Technique trumps equipment, at least until you are reasonably advanced.
So my advice is to learn proper technique before you invest in expensive equipment.
But when you are ready to purchase some gear, my suggestion for your first acquisition is . . .
Buy a good tripod, mount your camera on it, and watch your photos get better.
Why are photos better when you use a tripod?
- Your photos will be sharper. There will be no subtle blur from camera motion. Unless you are doing something artsy that involves blur, you want your photos to be so sharp they could cut you.
- Tripods open up new types of photos you can take, such as long exposures. I will bet you have seen those neat photos of waterfalls where the water is blurred falling over the rocks which are in focus. Very cool. Light trails at night, where you set up your camera and shoot a long exposure that has lines created by lights from cars or something else but everything else in focus. Also very neat.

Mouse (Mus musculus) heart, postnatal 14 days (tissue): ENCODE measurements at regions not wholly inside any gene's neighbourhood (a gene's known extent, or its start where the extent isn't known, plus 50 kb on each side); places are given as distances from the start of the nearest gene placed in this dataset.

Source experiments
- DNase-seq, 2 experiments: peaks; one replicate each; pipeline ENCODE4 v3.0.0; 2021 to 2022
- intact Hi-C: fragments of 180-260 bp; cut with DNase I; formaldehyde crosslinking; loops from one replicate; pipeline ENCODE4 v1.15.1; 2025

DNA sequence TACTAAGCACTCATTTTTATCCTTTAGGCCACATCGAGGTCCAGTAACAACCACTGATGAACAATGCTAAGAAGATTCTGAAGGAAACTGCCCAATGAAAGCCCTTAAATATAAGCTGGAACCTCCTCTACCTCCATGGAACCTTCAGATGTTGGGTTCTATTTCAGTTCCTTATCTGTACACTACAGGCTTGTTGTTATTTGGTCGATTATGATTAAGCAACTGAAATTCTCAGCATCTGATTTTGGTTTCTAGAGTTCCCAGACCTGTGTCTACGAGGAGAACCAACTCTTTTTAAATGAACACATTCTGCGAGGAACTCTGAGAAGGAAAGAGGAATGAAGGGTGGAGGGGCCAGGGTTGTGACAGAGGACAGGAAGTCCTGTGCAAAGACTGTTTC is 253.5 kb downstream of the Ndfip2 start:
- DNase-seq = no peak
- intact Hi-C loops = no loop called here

- Using a tripod slows you down. And that’s (usually) a good thing. It is so easy to raise our camera to our eye and fire away that, sometimes, we do this without really thinking about what we are doing. But when we slow down to set up our tripod, we use the time to think more about the photo we are shooting. What elements do I want in the shot? How do I want them arranged? What angle should I shoot them from? Which lens is best?
To summarize, as you are learning, concentrate on learning the techniques of photography, but when you are ready to invest in more equipment, make a tripod your first purchase.
[Note: Unfortunately, that is not me in the photo at the top, and I did not make the photo.]